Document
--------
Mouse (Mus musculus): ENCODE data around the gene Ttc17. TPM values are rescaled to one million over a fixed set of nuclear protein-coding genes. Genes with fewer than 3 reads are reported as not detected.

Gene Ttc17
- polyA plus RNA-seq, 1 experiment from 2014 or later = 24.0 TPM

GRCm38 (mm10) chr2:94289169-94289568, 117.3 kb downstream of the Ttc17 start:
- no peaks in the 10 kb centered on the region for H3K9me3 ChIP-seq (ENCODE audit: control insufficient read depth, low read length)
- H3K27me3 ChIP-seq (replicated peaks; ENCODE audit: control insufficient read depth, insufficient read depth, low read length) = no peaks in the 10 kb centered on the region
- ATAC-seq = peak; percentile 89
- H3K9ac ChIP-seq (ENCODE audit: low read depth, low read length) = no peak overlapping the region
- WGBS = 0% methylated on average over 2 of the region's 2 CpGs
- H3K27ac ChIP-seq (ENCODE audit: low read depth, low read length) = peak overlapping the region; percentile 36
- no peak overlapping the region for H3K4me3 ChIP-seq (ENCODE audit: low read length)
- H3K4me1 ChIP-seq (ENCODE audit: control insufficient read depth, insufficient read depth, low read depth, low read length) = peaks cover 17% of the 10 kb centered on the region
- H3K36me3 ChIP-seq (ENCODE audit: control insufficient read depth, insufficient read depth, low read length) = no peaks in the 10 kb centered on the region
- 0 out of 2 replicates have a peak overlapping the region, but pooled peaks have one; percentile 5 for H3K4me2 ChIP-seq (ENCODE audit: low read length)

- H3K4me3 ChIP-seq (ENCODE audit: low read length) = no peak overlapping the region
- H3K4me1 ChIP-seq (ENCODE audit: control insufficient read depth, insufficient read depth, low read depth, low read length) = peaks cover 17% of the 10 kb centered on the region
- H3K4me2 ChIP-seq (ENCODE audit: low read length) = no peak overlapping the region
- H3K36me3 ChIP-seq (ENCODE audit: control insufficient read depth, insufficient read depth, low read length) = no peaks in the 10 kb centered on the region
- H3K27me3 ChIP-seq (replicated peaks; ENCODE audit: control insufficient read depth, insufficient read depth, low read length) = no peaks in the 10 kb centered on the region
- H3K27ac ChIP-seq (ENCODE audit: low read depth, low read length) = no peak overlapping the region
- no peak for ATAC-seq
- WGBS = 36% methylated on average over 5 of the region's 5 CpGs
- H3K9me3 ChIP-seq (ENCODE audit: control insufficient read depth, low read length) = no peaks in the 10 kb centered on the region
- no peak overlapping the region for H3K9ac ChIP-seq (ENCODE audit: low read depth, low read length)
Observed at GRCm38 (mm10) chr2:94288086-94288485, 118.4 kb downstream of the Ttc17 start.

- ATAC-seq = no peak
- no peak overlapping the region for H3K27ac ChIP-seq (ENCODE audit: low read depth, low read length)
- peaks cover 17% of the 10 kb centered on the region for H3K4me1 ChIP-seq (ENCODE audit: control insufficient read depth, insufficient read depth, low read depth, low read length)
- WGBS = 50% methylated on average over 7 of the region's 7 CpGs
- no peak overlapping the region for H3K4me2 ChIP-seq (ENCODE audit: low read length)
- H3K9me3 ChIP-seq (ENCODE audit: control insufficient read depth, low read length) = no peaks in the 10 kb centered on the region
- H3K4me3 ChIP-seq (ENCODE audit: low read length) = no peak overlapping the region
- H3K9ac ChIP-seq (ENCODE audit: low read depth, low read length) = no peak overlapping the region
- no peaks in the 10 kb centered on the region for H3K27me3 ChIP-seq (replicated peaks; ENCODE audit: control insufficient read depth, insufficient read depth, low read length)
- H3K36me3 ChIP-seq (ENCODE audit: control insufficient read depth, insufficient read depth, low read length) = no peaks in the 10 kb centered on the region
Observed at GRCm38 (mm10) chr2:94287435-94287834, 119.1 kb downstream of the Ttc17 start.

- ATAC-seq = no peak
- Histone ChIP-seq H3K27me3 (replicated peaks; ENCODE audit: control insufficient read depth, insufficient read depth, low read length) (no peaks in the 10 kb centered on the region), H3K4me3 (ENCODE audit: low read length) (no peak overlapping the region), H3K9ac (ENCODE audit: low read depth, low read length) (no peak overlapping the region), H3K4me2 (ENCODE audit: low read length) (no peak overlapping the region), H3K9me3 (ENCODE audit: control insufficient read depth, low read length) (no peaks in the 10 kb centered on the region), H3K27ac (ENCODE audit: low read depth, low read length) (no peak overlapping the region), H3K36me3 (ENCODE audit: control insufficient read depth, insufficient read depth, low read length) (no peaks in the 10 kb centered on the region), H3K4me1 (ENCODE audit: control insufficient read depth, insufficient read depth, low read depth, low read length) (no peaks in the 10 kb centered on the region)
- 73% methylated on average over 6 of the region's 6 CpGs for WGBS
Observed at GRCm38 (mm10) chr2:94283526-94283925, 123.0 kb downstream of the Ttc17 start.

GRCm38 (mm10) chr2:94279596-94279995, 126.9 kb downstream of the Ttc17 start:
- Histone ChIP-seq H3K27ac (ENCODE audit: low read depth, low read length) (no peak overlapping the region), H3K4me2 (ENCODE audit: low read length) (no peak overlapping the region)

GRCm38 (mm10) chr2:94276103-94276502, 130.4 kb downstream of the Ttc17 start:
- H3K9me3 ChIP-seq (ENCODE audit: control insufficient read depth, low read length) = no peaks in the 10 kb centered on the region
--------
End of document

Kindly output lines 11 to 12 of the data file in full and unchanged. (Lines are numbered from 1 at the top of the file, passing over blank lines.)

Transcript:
- no peak overlapping the region for H3K4me3 ChIP-seq (ENCODE audit: low read length)
- H3K4me1 ChIP-seq (ENCODE audit: control insufficient read depth, insufficient read depth, low read depth, low read length) = peaks cover 17% of the 10 kb centered on the region